In fact, the whole experience is pure American corn in every iteration and manifestation. The food is the worst of it, and that’s the part you literally ingest. After only two days of indoctrination, you become convinced that in order to have fun you must eat garbage. Mr. Henry defies you to escape high fructose corn syrup at Disney World.

Mark Twain, the first modern writer, surely got it right. The food at Disney World is “monotonous execrableness.”

Why were the french fries always the same french fries whether served at the Brown Derby at Disney Hollywood or at any of the sidewalk food outlets?stalin_speech1.jpg

Why, in the midst of orange groves larger than Arkansas, can you not get a glass of fresh orange juice?

Why must Disney food be “theme” food? Their many attempts to serve ethnic foods invariably get dumbed down into Sandra Lee’s semi-homemade. Mr. Henry understands that it may not be practical to construct Cinderella’s Castle walls from genuine limestone blocks, but must the edible be as ersatz as the visible?

There is not a cooked leafy green to be had for love or money. Instead, there are frighteningly snazzy combos like baked salmon on parmesan foccacia. (Mr. Henry shudders to recall it.)

It took Mr. Henry an entire week to recover from the numbing over-stimulation and hypnotic cheeriness of the place.

And the souvenirs! The irrepressible Trudy writes, “The whole thing was just one big retail Venus fly trap for more shit made in China, with that looming castle as the cosmic bait drawing children and their reluctant into its orb.”

There is a hidden ideology here, an imposed classlessness, a Puritan sense of public obligation towards the simple life. Any attempts to seek out fine food are blunted. Carefully prepared fresh food is simply not for sale. Everyone at Disney World eats the same food, rides the same bus, and laughs at the same amusement. There are no individuals. There are only crowds.

March 24, 2008

Roughing it

Filed under: American Food,Fast food,Reading,Sandwiches,Take Out — Mr. Henry @ 9:18 am

Mr. Henry has been roughing it in Ponte Vedra Beach, Florida, living on Grape Nuts, Eight O’Clock Coffee, bacon, tuna fish, red chard, chips, salsa, and Yeungling Black & Tan.


To capture the internet he cruised Third Avenue while his laptop Airport searched for a signal. Parked in the breezeway of the Jacksonville Beach Quality Suites, he logged onto the hotel wi-fi and downloaded the Manolosphere. Across the parking lot the Crab Shack loudspeaker bellowed “Baker, party of six! Baker, party of six!” Even from 100 yards the air was thick with frying oil. He wanted to shout, “Bakers, save yourselves! Don’t do it!” but Mr. Henry does not foist his opinions upon innocent beach people.

To his amusement and delight, during his absence spirited contributors duked things out for themselves without intrusive guidance or editorial assistance. It was a barroom brawl from the Old West, a fair fight in which things sorted themselves out to the satisfaction of the many.

Mr. Henry does not like to apologize. He embraces the old show business adage, “Never complain. Never explain.” Now and again, however, he will do so, if only for the pleasure of breaking his own rules.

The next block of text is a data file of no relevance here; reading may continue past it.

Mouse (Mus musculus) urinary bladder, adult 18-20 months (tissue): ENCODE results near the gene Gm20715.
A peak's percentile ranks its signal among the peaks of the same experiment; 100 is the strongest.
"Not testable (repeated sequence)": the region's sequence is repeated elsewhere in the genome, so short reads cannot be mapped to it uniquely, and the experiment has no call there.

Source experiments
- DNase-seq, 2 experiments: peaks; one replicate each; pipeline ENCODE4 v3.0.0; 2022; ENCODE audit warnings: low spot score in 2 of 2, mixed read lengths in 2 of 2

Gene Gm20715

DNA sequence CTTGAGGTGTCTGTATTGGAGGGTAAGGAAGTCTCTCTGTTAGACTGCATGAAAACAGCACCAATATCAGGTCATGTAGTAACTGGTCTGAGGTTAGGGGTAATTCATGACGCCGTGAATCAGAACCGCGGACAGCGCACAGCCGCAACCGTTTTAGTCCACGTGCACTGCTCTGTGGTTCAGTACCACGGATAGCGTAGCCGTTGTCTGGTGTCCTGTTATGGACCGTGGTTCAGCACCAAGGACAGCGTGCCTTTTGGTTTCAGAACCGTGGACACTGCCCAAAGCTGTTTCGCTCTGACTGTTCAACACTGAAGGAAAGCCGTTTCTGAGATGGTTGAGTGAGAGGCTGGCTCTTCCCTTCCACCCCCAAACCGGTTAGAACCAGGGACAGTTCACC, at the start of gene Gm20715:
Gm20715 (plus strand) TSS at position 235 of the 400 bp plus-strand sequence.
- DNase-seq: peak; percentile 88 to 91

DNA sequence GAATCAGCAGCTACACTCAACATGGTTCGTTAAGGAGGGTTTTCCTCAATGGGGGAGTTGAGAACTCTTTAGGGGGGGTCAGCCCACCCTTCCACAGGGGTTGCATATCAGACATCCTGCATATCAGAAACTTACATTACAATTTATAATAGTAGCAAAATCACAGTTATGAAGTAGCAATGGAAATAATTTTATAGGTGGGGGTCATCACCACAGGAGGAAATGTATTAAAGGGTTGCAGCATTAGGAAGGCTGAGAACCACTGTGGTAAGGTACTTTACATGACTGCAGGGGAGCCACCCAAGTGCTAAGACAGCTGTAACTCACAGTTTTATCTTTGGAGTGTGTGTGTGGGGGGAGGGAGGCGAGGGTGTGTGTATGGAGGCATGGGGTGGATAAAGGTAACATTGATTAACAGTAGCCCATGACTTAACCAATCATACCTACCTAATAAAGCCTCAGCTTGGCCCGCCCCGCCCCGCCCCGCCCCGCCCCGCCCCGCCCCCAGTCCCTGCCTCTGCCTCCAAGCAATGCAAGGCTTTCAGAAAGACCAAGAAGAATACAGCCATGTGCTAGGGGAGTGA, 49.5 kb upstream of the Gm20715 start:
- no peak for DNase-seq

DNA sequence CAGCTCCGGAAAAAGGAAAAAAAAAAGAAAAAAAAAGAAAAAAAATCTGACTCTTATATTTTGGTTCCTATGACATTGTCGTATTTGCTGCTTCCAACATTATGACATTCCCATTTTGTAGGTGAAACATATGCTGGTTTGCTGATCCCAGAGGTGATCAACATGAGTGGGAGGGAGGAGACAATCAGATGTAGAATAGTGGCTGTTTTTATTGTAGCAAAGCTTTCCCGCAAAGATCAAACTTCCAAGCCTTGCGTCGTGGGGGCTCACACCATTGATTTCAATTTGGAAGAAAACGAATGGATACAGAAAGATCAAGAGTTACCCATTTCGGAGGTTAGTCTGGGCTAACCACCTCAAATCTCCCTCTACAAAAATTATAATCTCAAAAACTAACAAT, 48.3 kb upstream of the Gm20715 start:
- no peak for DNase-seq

The kerfuffle over Michael Pollan’s injunction against more than five ingredients was settled satisfactorily. Yes, Pollan does refer to packaged products, not to other recipes, as Mr. Henry should have noted.

The food fight over pizza was such good fun that Mr. Henry is almost sorry to say he is sorry. He should have specified “American pizza,” the take-out kind. A thin-crust pizza with light tomato sauce, fresh mozzarella, and basil like Serafina’s in New York or Mrs. Henry’s home-made is one of life’s irresistible temptations.

Likewise for take-out tacos. A fresh fish taco from Baja California is one of the world’s great treats. Here in Florida Mr. Henry has been imagining just such treats by dipping his corn chips into the tuna fish, watching the Atlantic while dreaming of the Pacific. (There must be a name for such ingratitude, no? Or does the beach air simply render you perpetually sulky and less than satisfied?)

Regarding Mr. Henry’s denunciation of Subway, he just does not trust “cold cuts.”(Chachaheels explained most eloquently precisely why you should avoid fast-food sandwich places.) When he eats a roast beef sandwich, he cuts the meat from beef he roasts himself. In a pinch he will eat the fresh baked country ham from Zabar’s, but if he wants to eat genuine salumeria, he doesn’t put it on a sandwich.marktwain.jpg

Inevitably cold cuts are preserved in some nitrate or glutamate that to Mr. Henry’s nose smells like embalming fluid. Eating cold cuts he gets the queasy sensation of having crashed high in the Andes trying to remain ALIVE!

In Roughing It, Mark Twain reports:

“At the Green River station we had breakfast – hot biscuits, fresh antelope steaks, and coffee – the only decent meal we tasted between the United States and Great Salt Lake City, and the only one we were ever really thankful for. Think of the monotonous execrableness of the thirty that went before it, to leave this one simple breakfast looming up in my memory like a shot-tower after all these years gone by!”

Tomorrow Mr. Henry faces the monotonous execrableness of Walt Disney World, and he must face it like a man, not a mouse.

Older Posts »

Powered by WordPress